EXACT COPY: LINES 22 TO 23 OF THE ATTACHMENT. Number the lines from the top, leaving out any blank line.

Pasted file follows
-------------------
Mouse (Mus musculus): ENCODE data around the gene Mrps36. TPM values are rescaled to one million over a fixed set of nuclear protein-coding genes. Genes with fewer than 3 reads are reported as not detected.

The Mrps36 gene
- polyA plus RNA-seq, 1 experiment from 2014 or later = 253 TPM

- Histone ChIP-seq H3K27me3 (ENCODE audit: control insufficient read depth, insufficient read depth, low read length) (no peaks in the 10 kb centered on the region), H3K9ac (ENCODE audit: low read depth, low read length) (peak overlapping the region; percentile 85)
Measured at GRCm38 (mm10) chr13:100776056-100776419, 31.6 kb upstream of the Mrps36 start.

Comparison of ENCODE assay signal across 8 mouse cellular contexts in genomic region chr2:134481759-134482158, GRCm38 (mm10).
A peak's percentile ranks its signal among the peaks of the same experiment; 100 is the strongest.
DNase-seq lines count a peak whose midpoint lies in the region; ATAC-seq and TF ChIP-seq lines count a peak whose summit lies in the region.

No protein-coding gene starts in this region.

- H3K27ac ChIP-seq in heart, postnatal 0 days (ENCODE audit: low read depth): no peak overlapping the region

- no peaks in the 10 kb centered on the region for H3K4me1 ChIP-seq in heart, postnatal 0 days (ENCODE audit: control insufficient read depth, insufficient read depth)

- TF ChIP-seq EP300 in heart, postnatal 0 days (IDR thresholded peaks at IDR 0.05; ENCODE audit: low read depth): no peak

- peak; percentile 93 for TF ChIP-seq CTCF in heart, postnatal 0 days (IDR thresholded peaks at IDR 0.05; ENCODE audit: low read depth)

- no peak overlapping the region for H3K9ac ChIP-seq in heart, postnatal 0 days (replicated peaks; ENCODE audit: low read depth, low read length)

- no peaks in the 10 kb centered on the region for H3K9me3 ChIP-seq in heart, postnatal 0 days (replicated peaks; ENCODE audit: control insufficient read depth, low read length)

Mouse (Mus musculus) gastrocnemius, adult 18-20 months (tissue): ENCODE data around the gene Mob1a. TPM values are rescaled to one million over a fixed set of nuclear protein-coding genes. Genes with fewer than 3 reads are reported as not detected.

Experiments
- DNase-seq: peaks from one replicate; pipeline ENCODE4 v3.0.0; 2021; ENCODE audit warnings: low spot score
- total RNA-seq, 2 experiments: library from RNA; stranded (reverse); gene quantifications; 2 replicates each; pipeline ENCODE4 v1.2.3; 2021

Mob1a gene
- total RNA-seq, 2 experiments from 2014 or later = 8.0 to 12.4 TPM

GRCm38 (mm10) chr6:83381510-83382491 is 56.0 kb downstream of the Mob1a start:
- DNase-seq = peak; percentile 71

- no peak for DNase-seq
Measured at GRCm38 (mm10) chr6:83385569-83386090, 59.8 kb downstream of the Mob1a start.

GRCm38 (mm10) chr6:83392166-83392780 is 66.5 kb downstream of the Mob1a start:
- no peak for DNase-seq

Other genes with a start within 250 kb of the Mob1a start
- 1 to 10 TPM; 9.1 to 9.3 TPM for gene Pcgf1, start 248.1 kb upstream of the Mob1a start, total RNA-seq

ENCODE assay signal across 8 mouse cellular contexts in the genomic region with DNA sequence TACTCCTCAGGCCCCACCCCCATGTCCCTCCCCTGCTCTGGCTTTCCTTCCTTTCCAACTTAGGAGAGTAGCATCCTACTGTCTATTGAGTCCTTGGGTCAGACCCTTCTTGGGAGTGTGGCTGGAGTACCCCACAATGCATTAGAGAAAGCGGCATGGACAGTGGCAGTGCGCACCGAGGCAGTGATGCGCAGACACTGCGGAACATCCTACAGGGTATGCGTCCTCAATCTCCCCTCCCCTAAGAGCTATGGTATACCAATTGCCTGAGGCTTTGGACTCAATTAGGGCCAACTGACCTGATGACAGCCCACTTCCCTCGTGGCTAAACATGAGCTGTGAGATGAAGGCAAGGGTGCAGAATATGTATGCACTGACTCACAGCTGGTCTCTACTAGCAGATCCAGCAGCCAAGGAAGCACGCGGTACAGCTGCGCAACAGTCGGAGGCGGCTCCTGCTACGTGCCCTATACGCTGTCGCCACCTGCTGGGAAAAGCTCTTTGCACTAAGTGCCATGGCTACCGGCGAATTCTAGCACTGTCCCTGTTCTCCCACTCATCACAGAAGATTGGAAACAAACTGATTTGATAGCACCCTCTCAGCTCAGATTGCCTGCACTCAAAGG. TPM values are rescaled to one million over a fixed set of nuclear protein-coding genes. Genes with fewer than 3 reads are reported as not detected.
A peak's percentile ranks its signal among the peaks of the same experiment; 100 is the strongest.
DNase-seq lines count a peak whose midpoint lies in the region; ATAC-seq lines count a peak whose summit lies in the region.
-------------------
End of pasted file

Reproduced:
GRCm38 (mm10) chr6:83381510-83382491 is 56.0 kb downstream of the Mob1a start:
- DNase-seq = peak; percentile 71